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Local News

Binge Drinking & Drugs Endanger Spring Breakers

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Depending on the school, spring break is either here or just around the corner. Many hitting the beach and other locales could end up victims of so-called “date rape” drugs or underage drinking.

Sneaking something into a drink is nothing new. “Mickey Finns” were around when our great-grandparents were spring breakers.  Denise Manassa, at the Community Drug and Alcohol Council in Pensacola, says these days date rape drugs are known as “roofies” and other names.

“Ecstasy or GHB, which is a liquid form of ecstasy, or ‘Molly,’” said Denise Manassa with the Community Drug and Alcohol Council in Pensacola. “These drugs are man-made so we never really know exactly what’s in them. And that enhances the dangers.”

The drugs can be liquids, powder or pills. They’re odorless and tasteless for the most part, which means they’re tough to detect when slipped into most drinks: both alcoholic and non-alcoholic. The symptoms can be very distinct, such as increased heart rate and blood pressure.

“Generally with these drugs you also see muscle tension, a clenching of the teeth that sometimes can last more than one day, nausea” Manassa said. “And we also associate decreased inhibitions, which can create other issues with unsafe sexual behavior.”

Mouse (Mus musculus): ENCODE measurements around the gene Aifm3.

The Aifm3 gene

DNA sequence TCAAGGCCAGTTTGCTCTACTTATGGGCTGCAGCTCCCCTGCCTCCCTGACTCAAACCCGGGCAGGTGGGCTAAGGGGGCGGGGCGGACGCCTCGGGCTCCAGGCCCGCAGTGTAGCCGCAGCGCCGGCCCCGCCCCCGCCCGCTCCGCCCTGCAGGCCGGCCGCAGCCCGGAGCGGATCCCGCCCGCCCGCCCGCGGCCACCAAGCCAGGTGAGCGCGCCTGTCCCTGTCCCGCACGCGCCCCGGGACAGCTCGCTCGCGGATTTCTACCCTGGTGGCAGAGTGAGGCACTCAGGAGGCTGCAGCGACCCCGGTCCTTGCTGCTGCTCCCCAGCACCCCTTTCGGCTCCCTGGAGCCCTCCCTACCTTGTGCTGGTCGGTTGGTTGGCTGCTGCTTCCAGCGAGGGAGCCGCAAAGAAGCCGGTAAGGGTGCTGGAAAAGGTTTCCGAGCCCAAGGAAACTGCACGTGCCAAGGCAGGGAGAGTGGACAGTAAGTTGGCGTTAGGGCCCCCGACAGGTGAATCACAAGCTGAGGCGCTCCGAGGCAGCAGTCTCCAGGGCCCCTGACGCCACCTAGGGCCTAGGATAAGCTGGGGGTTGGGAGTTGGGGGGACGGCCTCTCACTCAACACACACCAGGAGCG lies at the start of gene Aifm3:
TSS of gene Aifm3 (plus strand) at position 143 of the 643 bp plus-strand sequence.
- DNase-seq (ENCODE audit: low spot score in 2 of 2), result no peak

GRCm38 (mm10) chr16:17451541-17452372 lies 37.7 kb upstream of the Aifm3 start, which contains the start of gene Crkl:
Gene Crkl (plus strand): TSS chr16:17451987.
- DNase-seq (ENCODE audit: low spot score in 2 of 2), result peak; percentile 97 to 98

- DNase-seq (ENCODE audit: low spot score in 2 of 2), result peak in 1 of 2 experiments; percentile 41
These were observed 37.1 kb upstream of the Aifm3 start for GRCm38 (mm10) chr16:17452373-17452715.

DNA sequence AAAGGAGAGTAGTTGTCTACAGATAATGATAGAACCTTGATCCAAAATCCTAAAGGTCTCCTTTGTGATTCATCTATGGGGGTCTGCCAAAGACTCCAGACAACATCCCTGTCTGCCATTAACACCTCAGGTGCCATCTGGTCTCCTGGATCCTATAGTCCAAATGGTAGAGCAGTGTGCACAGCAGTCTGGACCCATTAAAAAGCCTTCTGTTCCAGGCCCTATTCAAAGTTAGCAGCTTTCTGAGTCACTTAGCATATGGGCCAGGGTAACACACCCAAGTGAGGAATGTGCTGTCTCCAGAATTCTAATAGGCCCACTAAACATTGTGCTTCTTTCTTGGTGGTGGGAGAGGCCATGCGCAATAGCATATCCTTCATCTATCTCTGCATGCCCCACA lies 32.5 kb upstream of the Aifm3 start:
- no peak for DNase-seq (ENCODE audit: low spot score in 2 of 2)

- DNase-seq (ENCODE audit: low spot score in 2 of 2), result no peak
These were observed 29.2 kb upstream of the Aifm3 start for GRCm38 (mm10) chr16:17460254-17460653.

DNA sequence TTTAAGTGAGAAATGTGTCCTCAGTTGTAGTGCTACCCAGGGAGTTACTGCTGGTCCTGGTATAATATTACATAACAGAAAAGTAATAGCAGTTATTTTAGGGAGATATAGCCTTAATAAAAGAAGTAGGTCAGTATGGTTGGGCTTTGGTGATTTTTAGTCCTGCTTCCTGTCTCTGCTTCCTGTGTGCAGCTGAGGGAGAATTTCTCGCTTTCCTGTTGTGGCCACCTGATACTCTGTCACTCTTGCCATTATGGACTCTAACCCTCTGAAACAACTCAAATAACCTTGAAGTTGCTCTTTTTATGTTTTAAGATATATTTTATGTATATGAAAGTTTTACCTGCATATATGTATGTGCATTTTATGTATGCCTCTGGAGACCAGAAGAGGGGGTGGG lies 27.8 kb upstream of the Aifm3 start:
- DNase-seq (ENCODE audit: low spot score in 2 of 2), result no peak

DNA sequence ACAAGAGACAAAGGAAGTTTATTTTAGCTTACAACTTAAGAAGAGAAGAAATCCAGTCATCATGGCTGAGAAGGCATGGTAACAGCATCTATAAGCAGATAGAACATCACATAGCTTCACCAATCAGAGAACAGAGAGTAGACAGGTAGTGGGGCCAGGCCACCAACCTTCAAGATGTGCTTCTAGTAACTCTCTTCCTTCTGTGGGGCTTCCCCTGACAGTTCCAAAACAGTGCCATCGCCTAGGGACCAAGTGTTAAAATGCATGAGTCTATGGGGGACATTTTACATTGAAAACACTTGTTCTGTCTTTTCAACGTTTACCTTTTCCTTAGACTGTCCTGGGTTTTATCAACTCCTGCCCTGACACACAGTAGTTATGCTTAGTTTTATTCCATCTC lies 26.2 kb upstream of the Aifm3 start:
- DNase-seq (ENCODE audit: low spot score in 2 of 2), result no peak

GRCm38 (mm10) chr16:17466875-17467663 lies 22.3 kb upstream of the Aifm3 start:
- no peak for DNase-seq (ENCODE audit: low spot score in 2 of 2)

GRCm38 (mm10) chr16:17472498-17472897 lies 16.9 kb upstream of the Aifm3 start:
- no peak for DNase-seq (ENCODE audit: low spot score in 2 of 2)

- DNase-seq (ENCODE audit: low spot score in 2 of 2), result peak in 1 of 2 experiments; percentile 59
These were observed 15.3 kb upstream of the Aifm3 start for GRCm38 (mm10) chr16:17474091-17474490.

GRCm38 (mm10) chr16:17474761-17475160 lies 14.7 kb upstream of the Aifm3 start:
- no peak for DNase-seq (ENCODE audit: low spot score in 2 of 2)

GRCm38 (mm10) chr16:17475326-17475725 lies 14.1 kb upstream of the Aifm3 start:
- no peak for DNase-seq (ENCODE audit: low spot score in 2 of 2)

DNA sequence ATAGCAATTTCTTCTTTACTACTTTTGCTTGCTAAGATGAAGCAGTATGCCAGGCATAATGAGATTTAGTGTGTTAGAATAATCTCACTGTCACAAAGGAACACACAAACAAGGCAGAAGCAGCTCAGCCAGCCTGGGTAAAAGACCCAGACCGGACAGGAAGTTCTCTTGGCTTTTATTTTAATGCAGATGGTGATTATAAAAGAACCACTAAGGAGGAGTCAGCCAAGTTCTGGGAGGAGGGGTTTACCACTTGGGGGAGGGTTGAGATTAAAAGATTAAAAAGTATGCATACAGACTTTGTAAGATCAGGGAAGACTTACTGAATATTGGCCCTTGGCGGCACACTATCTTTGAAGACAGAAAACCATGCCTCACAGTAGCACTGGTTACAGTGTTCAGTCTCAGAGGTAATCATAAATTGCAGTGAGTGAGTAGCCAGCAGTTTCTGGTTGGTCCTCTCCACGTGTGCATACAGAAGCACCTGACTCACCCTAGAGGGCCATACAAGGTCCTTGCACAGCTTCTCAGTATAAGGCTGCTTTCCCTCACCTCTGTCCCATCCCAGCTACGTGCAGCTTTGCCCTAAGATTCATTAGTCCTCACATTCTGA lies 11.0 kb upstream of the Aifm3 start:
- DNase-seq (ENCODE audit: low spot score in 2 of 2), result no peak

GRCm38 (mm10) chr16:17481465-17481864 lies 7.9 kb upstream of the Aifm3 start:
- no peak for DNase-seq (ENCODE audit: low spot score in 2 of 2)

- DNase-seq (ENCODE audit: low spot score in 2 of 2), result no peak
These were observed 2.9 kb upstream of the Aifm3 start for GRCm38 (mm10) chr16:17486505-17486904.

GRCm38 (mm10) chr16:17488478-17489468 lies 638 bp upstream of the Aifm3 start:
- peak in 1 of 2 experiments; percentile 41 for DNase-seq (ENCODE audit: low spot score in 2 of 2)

The best self-protection begins with ordering your own drink and watching it being poured. Manassa says if you get a canned beverage, a beer, soda or energy drink, be sure to open the can yourself.

The dangers of club drugs and booze are exacerbated when mixed together. Alcohol is perhaps the bigger concern in northwest Florida, especially when it comes to “binge drinking” among high school and college-age students.

Part of what’s fueling underage drinking is the same as underage tobacco use: peer pressure. Manassa says the pressure to use alcohol is greater according to studies by CDAC, which places tobacco third among drugs used by teens; alcohol and marijuana are numbers one and two.

“We have programs at certain schools, where we just don’t work on these type of issues with the students, but we also work on behavioral management and some family involvement,” said Manassa. “Any parent or youth can call here at CDAC and get information about any drug that’s available.”

Manassa also reminds parents that Florida has an “Open House Party” law. It prohibits an adult from allowing possession or consumption of alcohol by individuals under the age of 21. Violations can lead to fines and jail time, along with responsibility for injuries and damages caused by the intoxication of a minor.